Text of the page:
No-Sew Crochet Boot Cuffs

No Sew Crochet Boot Cuffs

No-Sew Crochet Boot Cuffs

No-Sew Crochet Boot Cuff (in progress)

No-Sew Crochet Boot Cuff (in progress)

Boot cuffs have become rather popular, and I’ve looked around to find some fun patterns to try. I found a pattern that I really liked the look of (see ), but I didn’t like all the sewing involved. For instance, make two separate pieces (one ribbed side, one textured side) for each boot cuff. Then sew the edges together after sewing the two separate pieces together. Time to simplify! I’m a no-sew crocheter. Any simple project, such as boot cuffs, should be able to be crocheted in one fell swoop without sewing pieces together and dealing with more unnecessary ends to sew in at the end.

Well, I liked this pattern so much, that I changed it to make it “no-sew”! Here is my version:

No-Sew Crochet Boot Cuff

US Terms


  • A soft medium weight yarn (I used Caron Simply Soft in Grey Heather)
  • Crochet Hook – US H
  • Yarn or tapestry needle
  • Scissors

Gage: not super important for this project. You can easily adjust the width of the cuff by adding or subtracting rows.


Ch = chain, hk = hook, sl st = slip stitch, sc = single crochet, dc = double crochet, tr = treble crochet

Ch 31

Row 1) Dc in 2nd ch from hk, dc in next 13 sts, *tr, sc, repeat from * till end, turn.

Row 2)  Ch 2, tr in last sc from previous row, sc in next st, *tr, sc, repeat from *7 times, sc 13, sc in to of ch 2, turn. Note: During the textured side, make sure to sc into the tr from the previous row, and tr into the sc from the previous row.

Row 3) Ch 2 (counts as 1st dc), sk last sc from previous row, dc 13, *tr, sc, repeat from * till end, turn. Note: During the textured side, make sure to sc into the tr from the previous row, and tr into the sc from the previous row.

Rows 4-31) Repeat rows 2 & 3

Row 32)  Repeat row 2

Row 33) Match row 1 and row 32 wrong sides together, sl st to join both sides all the way across.

Fasten off, weave in ends.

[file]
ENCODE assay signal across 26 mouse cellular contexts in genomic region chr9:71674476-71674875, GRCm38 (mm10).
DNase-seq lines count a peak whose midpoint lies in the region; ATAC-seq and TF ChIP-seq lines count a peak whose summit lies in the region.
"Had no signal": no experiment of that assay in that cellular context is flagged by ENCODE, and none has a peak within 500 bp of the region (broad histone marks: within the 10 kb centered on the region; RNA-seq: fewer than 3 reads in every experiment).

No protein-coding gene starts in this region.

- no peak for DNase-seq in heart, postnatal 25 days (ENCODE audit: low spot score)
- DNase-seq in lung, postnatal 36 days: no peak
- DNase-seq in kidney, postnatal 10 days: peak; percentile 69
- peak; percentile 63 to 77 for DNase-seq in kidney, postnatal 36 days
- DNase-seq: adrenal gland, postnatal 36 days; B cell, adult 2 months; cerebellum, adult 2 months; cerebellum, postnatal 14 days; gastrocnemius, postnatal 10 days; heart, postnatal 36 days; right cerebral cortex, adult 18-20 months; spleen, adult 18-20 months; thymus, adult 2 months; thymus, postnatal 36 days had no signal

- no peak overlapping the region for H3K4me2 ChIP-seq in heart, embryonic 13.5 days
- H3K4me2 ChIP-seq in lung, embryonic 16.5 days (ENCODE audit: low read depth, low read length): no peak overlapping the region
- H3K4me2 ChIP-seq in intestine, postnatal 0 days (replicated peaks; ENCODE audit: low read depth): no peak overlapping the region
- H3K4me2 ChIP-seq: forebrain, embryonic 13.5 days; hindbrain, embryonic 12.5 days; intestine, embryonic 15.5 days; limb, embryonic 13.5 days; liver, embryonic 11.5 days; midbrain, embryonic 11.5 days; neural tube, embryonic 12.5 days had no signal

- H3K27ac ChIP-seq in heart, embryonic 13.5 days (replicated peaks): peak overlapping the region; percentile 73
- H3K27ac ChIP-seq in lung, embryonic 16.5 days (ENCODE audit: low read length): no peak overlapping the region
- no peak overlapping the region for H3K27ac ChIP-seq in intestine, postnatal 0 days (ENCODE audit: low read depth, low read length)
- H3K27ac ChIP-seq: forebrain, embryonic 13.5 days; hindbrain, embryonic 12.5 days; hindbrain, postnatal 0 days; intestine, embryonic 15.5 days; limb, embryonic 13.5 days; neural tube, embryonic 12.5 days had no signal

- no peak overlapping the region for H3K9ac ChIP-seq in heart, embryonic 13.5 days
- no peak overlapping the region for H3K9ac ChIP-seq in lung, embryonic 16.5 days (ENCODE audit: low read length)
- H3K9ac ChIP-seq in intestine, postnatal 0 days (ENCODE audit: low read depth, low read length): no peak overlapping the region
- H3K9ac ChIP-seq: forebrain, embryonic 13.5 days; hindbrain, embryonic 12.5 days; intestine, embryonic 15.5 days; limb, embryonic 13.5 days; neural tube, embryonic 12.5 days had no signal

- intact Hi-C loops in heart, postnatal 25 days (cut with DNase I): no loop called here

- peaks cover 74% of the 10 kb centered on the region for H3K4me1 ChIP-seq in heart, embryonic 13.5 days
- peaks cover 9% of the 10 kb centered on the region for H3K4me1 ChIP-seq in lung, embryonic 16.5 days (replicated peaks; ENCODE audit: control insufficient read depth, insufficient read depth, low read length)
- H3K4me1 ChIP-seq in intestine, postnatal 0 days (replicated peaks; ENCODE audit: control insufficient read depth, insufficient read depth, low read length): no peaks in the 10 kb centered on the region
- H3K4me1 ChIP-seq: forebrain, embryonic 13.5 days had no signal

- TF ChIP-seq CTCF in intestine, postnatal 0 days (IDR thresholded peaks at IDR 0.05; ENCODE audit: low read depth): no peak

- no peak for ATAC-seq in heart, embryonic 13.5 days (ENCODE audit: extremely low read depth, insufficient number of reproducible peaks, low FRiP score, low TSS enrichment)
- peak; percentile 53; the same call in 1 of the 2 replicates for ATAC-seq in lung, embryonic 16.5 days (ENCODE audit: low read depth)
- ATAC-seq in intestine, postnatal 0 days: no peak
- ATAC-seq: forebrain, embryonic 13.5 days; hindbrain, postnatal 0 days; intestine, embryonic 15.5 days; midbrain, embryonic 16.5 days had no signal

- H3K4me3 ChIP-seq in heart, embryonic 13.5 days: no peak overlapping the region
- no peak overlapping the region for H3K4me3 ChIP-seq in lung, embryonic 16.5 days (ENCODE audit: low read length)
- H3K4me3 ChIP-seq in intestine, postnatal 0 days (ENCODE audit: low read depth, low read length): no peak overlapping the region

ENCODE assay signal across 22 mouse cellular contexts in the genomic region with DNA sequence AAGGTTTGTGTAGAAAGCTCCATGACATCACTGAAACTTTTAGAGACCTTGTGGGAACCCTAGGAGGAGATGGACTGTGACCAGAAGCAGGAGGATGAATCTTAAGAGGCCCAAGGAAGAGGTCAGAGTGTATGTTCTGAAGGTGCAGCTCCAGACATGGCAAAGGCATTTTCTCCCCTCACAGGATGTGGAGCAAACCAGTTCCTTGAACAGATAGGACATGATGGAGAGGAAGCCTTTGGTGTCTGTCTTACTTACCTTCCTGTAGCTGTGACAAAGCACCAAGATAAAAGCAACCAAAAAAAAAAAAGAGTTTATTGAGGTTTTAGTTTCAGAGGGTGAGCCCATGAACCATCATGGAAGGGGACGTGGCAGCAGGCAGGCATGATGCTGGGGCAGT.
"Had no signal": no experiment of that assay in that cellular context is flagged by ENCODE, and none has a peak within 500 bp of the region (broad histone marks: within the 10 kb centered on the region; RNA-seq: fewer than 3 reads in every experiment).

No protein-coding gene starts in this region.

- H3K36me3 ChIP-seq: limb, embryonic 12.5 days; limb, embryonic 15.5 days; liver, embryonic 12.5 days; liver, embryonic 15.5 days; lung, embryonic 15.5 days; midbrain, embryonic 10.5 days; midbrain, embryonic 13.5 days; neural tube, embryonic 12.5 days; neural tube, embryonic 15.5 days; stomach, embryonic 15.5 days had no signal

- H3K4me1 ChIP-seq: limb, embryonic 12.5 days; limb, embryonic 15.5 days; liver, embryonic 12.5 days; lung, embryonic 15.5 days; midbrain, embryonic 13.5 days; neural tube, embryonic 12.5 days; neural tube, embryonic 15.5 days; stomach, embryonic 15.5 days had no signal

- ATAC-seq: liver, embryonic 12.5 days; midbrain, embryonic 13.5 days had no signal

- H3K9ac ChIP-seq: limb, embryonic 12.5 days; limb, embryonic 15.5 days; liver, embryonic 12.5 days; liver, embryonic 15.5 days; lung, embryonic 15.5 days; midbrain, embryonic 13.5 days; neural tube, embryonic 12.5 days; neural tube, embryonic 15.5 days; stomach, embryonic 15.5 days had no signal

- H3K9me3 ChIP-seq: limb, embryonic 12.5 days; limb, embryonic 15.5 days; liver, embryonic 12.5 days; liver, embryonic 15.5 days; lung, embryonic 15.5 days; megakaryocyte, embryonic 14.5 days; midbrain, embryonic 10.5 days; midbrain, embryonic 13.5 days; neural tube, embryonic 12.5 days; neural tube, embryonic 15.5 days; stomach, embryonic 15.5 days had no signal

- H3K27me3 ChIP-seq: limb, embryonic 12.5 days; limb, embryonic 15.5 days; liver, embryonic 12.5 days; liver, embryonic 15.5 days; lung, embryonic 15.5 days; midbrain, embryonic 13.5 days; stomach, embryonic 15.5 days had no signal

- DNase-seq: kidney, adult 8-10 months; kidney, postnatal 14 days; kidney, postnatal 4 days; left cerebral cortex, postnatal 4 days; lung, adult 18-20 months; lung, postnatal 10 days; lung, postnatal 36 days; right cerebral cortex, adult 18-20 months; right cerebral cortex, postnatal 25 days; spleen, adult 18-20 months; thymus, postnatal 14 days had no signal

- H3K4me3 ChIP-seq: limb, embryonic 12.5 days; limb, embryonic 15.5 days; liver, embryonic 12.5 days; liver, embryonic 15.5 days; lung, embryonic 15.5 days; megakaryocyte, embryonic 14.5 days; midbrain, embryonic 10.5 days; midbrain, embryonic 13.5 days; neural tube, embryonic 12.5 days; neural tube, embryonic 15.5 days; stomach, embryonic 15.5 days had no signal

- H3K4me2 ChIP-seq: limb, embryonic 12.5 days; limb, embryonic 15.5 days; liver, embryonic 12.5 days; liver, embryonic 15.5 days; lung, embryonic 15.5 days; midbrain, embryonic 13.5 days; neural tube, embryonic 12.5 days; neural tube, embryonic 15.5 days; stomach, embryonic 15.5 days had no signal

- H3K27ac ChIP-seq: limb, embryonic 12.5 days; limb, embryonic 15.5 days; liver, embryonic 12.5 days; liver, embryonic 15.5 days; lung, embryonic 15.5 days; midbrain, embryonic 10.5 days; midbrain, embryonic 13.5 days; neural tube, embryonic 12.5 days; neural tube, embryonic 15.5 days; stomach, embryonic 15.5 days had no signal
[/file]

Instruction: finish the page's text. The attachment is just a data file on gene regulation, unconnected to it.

Follow the instructions above, and create another boot cuff for a pair.

Happy crocheting!


Baby Heart Dress with Matching Diaper Cover

I saw this pattern while on pinterest, and I knew I had to make my own version of it! It took me several months to get it finished. And I finally got it done in August 2014, and I am just now getting around to writing about it!

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I used Vickie Howell’s cottonish yarn in Grey T-Shirt and Cotton Gin, size E crochet hook, x3 1/2″ matching buttons, and crocheted this in the 12 months size.

So here are my notes about this pattern:

  1. Working with dk cotton yarn and a small hook works up a little slower than I’d like, not a con, just a note.
  2. The beret needed another row or two of dc to fit my child’s head properly.
  3. I had to block it like crazy (and after each wash) to get the dress to lay flat and not pull since it is mainly crocheted in the round. I don’t know about you, but no matter how I join in the round (and I’ve tried several methods), my work on this project pulled to the right something fierce (I crochet left-handed).

Then… I made a matching diaper cover. Yay! I based it on Elizabeth Alan’s princess diaper cover. I changed it up a bit since the pattern is just sewing together two of the same sides. Ahm, I don’t know any 12-month size baby who whose front side is the same shape as their back side. Not to mention those chunky thighs. So, I made adjustments. And yes, I used the 1/8″ elastic, as suggested in the pattern for the larger sizes.


Here is a photo of my little monkey modeling the dress (this is before she was walking, and she wouldn’t keep the hat on for long enough to take the photo):


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Vertical Pallet Garden


DIY Garden Pallet


Anyone up for some Butter Crunch Lettuce?? Mmmmm

It’s Spring and I love to garden! It’s been a killer for me because we are renting right now (while we’re building a home on some acreage) so I have been very limited as to being able to modify this yard for gardening. I decided I just couldn’t go a whole season without a garden, so I gave in to the ever popular pallet craze and made a garden using a wooden pallet. I found a great tutorial at the Life on the Balcony blog HERE. And I also second the disclaimer that you should use pallets with caution and make sure they are heat treated, not chemical treated and don’t have any suspicious mold, paint, etc on them.

I had fun mixing some lettuce, herbs and fresh flowers in my garden. Mostly, I am so excited that I can pick this up and move it with us in a couple months! I had it flat on the ground for a couple weeks and just propped it up today- wanted to give the plants time to root better.

I will fully admit that I am TERRIBLE at taking pictures of the creative process most of the time. I seriously just get in to it and don’t want to stop until the project is done! I’m going to try and draw up some diagrams with instructions, hopefully I’ll do that sooner than later. Until then happy gardening!